5 is in a joint trial has the same right as the person

6 being tried individually, gives us the right to ask

7 that after the Prosecutor has presented its case, and

8 we have presented our case, that the case be finalised

9 in respect of our client.

10 We are not asking for a separate trial. The

11 cases have been presented. We are asking for the

12 finalisation, for the completion of the trial in

13 respect of Mr. Delalic.

14 JUDGE KARIBI-WHYTE: Any reaction on the part

15 of the Prosecutor?

16 MR. NIEMANN: Yes, Your Honour. Your

17 Honours, the application by the Defence, and I am

18 responding to the submissions just made by

19 Ms. Residovic, and then I'll come back and make some

20 general points, if I may. But the application that she

21 explains to us now is really an application for

22 severance, or separate trial, dressed up and presented

23 in another way. It's no more than that. You can't say

24 that that part of the case, which relates to the

25 presentation of the evidence of the Prosecution and the

Page 13162

1 Defence is the trial, and then leave out those other

2 parts of the case, namely, the rebuttal, rejoinder

3 submission and sentence, and say that that's some other

4 creature. Your Honours, it's part and parcel of the

5 same species. It's all the trial.

6 So, in my submission, Your Honour, it is to

7 no avail for Madam Residovic to argue that she has now

8 presented to you something novel and different from

9 that with which you've already disposed of and dealt

10 with.

11 Your Honours, there is no right for separate

12 trial. There is no such right. And there is no right,

13 under Rule 85, for these events, when you do have a

14 joint trial, for the events, such as rebuttal,

15 rejoinder, sentence, submissions, and so forth, to

16 follow immediately after the other in relation to each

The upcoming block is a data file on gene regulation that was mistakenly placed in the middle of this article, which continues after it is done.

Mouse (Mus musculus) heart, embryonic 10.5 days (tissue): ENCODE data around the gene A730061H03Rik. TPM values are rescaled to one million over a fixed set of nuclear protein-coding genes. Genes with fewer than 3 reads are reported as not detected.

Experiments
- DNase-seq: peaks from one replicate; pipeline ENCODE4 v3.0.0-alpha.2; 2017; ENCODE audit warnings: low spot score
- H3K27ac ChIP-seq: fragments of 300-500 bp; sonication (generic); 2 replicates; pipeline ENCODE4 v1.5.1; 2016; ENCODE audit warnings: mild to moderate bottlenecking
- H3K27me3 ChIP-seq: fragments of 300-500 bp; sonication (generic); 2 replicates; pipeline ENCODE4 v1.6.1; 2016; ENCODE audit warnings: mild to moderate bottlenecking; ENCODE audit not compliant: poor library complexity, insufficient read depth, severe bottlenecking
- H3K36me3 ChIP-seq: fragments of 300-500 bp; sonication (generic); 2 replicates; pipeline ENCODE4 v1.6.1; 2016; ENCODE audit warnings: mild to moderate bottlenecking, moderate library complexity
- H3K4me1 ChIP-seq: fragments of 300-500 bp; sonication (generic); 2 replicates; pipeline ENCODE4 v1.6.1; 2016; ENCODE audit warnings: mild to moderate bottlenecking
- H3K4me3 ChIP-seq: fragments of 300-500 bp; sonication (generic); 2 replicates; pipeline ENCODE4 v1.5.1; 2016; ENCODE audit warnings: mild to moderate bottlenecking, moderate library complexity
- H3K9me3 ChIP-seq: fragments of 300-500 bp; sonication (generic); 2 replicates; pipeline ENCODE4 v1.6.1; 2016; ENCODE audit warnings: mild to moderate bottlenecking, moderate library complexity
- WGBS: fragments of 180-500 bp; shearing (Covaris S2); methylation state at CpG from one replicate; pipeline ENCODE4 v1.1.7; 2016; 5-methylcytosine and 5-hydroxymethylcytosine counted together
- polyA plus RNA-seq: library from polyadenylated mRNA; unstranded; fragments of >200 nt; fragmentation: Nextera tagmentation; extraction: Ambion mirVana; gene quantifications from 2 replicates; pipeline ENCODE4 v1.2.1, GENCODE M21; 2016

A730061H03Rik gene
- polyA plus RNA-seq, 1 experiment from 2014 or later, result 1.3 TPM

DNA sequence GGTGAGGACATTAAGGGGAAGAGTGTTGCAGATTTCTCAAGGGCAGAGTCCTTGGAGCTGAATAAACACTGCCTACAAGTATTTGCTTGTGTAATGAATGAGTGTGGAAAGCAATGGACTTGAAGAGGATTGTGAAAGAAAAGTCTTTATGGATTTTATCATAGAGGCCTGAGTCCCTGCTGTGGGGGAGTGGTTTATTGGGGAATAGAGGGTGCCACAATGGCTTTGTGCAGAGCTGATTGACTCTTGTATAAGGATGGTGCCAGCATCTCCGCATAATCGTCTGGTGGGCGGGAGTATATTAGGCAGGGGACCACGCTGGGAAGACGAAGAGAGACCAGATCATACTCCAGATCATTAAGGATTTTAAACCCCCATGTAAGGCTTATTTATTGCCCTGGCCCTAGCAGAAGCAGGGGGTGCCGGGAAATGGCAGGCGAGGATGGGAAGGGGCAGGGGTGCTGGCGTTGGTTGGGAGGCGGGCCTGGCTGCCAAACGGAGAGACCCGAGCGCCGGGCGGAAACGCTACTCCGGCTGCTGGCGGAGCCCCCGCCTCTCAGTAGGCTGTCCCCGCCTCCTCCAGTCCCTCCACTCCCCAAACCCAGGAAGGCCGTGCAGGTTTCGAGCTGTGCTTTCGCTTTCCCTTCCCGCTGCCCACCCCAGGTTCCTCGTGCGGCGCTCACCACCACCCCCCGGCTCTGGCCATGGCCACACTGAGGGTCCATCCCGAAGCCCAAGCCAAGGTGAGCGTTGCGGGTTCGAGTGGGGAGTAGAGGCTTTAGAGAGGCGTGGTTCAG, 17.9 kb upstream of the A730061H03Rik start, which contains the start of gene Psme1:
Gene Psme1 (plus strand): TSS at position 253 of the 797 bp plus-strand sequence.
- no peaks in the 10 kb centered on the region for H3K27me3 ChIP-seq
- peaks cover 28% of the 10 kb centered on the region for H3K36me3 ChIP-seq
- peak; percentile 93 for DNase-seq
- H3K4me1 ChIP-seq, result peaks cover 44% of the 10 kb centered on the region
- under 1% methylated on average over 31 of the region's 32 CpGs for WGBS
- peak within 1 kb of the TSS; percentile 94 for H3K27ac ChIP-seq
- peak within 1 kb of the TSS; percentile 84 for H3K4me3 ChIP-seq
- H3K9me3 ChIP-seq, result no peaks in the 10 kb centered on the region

17 separate accused. There is no such right. It doesn't

18 exist. So the support and basis for that would be

19 something I would be most interested to see.

20 These matters follow in the sequence of the

21 trial, and if there is a joint trial, then the

22 Prosecutor can present the evidence jointly in relation

23 to all accused, and has done so, and can likewise

24 respond in rebuttal and in submissions.

25 Your Honours, just a couple of general

Page 13163

1 points. Firstly, in our submission, I restate that

2 Your Honours have ruled they have presented nothing

3 different, or nothing new, to say while Your Honours

4 should reconsider your previous decision, and on that

5 basis alone, Your Honours, we submit that Your Honours

6 shouldn't entertain the application.

7 The interests of the public and the

8 Prosecution, in having a separate trial, is something

9 which is different to what happens in a number of

10 instances when it comes to considerations and fair

11 trials. The reason for that is that, generally

12 speaking, the authority, at least in some -- in most

13 jurisdictions, leans towards a conclusion, that the

14 interests of the public and the Prosecution, in having

15 separate trials -- in having a joint trial outweighs

16 the interests of the Defence in having a separate

17 trial. And so the next principle for consideration,

18 it's generally a question of prejudice, and it's not

19 just ordinary prejudice. The mere fact that the

20 accused can point to some prejudice is not sufficient.

21 For example, in the case of the United

22 Kingdom, the prejudice there that has to be